struct MyView: View {
  // body etc...

  func performWork() async {
    // Can we determine where this function runs?
  }
}

The performWork function is marked async which means that we must call it from within an async context, and we have to await it.

A reasonable assumption would be to expect this function to run on the actor that we’ve called this function from.

For example, in the following situation you might expect performWork to run on the main actor:

struct MyView: View {
  var body: some View {
    Text("Sample...")
      .task {
        await peformWork()
      }
  }

  func performWork() async {
    // Can we determine where this function runs?
  }
}

Interestingly enough, peformWork will not run on the main actor in this case. The reason for that is that in Swift, functions don’t just run on whatever actor they were called from. Instead, they run on the global executor unless instructed otherwise.

In practical terms, this means that your asynchronous functions will need to be either directly or indirectly annotated with the main actor if you want them to run on the main actor. In every other situation your function will run on the global executor.

While this rule is straightforward enough, it can be tricky to determine exactly whether or not your function is implicitly annotated with @MainActor. This is usually the case when there’s inheritance involved.

A simpler example looks as follows:

@MainActor
struct MyView: View {
  var body: some View {
    Text("Sample...")
      .task {
        await peformWork()
      }
  }

  func performWork() async {
    // This function will run on the main actor
  }
}

Because we’ve annotated our view with @MainActor, the asynchronous performWork function inherits the annotation and it will run on the main actor.

While the practice of reasoning about where an asynchronous function will run isn’t straightforward, I usually find this easier than reasoning about where my Task will run but it’s still not trivial.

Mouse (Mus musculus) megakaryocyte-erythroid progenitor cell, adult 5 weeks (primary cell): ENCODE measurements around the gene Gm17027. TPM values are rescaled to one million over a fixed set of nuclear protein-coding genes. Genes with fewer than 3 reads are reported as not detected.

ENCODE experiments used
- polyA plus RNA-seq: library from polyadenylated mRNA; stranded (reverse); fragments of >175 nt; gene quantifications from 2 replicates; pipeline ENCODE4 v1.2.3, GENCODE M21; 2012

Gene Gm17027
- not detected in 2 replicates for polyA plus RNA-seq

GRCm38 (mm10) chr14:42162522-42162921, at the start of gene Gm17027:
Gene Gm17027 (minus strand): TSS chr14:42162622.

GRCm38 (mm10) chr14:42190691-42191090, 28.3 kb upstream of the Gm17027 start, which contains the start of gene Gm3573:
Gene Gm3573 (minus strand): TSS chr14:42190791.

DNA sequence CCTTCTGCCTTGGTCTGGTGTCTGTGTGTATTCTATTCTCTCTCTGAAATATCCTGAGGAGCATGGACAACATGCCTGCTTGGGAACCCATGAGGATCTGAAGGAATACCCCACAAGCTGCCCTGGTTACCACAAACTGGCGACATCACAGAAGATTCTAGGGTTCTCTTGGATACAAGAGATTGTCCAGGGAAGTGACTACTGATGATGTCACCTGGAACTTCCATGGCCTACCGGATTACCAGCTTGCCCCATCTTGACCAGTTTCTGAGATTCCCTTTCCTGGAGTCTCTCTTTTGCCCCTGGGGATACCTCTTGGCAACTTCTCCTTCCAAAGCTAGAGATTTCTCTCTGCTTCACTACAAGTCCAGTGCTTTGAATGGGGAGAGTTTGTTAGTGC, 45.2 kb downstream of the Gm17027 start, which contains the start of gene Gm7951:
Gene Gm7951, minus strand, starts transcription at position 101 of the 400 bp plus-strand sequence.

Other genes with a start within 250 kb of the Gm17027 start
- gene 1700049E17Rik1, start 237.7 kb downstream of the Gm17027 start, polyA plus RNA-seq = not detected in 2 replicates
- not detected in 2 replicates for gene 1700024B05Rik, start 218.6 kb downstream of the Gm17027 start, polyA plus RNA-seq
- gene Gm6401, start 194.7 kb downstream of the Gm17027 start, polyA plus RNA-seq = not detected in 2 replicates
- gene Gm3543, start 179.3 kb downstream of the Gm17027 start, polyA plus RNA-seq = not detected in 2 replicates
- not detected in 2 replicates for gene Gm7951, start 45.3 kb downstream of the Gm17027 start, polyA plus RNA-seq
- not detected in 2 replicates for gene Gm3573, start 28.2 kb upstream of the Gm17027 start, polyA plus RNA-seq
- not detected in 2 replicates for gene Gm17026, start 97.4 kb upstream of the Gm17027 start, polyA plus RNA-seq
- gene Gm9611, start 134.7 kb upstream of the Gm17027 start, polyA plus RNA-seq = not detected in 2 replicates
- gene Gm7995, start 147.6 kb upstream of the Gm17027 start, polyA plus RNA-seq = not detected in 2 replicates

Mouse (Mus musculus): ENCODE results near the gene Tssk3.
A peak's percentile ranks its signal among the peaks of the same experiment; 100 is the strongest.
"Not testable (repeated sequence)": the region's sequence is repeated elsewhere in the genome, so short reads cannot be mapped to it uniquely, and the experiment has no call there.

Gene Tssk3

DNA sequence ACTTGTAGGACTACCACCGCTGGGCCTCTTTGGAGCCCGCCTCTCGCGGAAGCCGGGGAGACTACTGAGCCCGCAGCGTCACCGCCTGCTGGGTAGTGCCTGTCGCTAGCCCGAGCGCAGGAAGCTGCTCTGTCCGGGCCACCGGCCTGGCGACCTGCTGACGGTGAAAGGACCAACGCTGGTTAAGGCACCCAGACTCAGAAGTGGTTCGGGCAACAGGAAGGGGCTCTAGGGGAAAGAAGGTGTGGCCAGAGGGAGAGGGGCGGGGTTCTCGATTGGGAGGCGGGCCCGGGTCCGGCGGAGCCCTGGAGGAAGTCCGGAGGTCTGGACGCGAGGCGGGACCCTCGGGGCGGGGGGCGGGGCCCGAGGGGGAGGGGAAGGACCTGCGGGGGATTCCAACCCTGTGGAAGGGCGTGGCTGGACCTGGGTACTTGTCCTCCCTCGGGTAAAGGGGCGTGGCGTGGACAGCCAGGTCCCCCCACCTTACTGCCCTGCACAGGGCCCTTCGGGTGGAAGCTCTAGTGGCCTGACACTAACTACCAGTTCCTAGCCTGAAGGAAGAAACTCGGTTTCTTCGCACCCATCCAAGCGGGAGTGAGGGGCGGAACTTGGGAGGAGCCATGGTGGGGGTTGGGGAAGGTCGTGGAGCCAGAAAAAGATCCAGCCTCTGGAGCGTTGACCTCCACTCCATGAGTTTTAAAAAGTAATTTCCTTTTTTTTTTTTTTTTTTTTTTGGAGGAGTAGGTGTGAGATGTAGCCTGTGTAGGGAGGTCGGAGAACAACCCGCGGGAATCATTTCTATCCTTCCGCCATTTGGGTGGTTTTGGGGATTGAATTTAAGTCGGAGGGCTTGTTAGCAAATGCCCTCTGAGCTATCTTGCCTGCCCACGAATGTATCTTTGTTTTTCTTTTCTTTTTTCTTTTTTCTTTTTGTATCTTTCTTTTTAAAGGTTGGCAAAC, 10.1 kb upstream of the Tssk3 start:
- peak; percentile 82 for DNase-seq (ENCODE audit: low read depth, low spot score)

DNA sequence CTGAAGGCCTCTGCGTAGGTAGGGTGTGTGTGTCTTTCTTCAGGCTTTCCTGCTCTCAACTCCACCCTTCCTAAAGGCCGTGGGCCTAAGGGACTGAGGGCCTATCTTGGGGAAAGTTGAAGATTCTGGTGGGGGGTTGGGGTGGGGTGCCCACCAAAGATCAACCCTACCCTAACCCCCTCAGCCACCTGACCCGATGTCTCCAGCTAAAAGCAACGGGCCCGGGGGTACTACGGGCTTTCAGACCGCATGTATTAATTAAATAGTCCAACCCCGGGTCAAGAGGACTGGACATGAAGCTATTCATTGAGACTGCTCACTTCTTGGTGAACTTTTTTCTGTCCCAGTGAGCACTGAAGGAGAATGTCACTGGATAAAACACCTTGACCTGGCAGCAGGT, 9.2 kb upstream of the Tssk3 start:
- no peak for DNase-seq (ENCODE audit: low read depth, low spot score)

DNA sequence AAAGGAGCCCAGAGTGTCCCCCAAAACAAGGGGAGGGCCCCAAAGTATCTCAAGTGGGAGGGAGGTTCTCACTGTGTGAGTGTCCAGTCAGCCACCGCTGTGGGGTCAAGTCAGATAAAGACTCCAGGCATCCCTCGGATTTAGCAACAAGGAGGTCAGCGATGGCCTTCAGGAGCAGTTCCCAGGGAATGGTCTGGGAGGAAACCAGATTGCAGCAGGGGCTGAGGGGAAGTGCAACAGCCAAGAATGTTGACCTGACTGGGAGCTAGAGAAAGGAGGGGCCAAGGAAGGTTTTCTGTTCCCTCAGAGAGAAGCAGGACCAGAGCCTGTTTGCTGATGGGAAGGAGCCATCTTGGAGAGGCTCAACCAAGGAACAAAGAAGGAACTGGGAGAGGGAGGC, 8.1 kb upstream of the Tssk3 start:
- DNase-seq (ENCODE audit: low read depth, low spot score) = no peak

The key is always to look at the function itself first. If there’s no @MainActor, you can look at the enclosing object’s definition. After that you can look at base classes and protocols to make sure there isn’t any main actor association there.

At runtime, you can use the MainActor.assertIsolated(_:) function to see if your async function runs on the main actor. If it does, you’ll know that there’s some main actor annotation that’s applied to your asynchronous function. If you’re not running on the main actor, you can safely say that there’s no main actor annotation applied to your function.

In Summary

Swift Concurrency’s rules for determining where a task or function runs are relatively clear and specific. However, in practice things can get a little muddy for tasks because it’s not always trivial to reason about whether or that your task is created from a context that’s associated with the main actor. Note that running on the main thread is not the same as being associated with the main actor.

For async functions we can reason more locally which results in an easier mental modal but it’s still not trivial.

We can use MainActor.assertIsolated(_:) to study whether our code is running on the main thread but once you fully understand and internalize the rules outlined in this post you shouldn't need this function to reason about where your code runs.

If you have any additions, questions, or comments on this article please don’t hesitate to reach out on X.